There are lots of other great two-parters like “Dark Frontier,” “Unimatrix Zero,” and the finale, “Endgame” (all big Borg episodes).There are others like “Basics” which rounds out the Kazon arc, “Future’s End” in which The Doctor gets his mobile emitter, and “Equinox,” where Voyager encounters another Starfleet ship in the Delta Quadrant, but they’re not doing quite so well. The only two-parter I don’t really care much for is “Workforce,” which doesn’t really do much to break new ground.
In terms of standalone episodes, I love “Meld,” in which a mentally unstable Betazoid crewmember, Lon Suder, kills another crewman for no reason and Tuvok attempts to understand why. It’s a dark, fascinating drama that not only persuades the audience to rethink their initial revulsion of Suder, but gives Tuvok a puzzle he cannot easily solve. It’s also a great commentary on the way we treat others with mental illness, especially if they can be dangerous to others or themselves. Lon Suder shows up in a few other episodes and is one of my favorite side-characters.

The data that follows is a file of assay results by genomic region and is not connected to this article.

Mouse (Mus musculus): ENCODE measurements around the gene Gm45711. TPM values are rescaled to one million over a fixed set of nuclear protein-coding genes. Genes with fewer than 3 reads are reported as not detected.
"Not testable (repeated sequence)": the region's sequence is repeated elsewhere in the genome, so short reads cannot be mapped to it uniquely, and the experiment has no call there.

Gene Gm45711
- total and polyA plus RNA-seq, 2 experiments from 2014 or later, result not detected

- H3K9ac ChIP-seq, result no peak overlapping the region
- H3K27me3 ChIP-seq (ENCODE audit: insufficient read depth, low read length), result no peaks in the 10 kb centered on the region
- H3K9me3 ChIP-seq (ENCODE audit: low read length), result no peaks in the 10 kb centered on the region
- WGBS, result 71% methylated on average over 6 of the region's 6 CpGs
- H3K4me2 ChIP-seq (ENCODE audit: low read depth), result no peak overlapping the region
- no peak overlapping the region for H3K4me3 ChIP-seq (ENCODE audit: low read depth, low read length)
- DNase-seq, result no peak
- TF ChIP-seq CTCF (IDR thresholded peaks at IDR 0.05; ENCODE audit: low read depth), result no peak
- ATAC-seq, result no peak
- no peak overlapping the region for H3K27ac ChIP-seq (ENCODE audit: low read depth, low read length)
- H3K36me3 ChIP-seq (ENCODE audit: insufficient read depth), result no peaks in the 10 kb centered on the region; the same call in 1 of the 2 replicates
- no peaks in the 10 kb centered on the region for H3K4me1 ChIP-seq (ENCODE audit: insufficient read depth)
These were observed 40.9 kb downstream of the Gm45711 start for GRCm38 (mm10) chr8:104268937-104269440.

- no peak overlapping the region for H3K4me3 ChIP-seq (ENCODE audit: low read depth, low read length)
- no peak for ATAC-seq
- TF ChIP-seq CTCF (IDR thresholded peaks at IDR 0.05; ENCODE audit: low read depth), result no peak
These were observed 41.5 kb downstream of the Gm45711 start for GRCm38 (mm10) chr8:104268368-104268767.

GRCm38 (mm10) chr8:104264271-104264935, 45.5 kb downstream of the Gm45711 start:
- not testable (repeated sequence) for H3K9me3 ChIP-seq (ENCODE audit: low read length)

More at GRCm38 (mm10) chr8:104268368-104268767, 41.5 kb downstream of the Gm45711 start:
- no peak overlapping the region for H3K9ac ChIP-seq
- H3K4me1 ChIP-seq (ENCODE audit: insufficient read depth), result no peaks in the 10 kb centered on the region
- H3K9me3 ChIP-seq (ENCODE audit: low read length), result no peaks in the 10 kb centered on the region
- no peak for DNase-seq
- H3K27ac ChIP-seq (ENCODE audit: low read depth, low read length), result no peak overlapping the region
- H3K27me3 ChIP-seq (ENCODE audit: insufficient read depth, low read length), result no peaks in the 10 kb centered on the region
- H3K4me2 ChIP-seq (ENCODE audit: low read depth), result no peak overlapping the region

Another great one is “Timeless” in which a cynical, aged Harry Kim attempts to correct a mistake in the past that led to Voyager’s destruction. There’s also “The Omega Directive” in which a secret Federation directive goes into effect and only Janeway and Seven of Nine know what it is.
I also love “Barge of the Dead” in which B’Elanna visits the Klingon afterlife to save her mother while wrestling with her own beliefs. Not only is Klingon mythology absolutely fascinating, it’s a unique counterpart to an earlier fantastic episode, “Mortal Coil,” in which Neelix dies in a shuttle accident and is revived by Seven of Nine, only to suffer a profound crisis of faith when he doesn’t experience the Talaxian afterlife like he thought he would. Whether or not B’Elanna’s experiences were in the literal Klingon afterlife or if they were an allegorical exploration of her own psyche is never explicitly stated, but it raises some beautiful points about belief.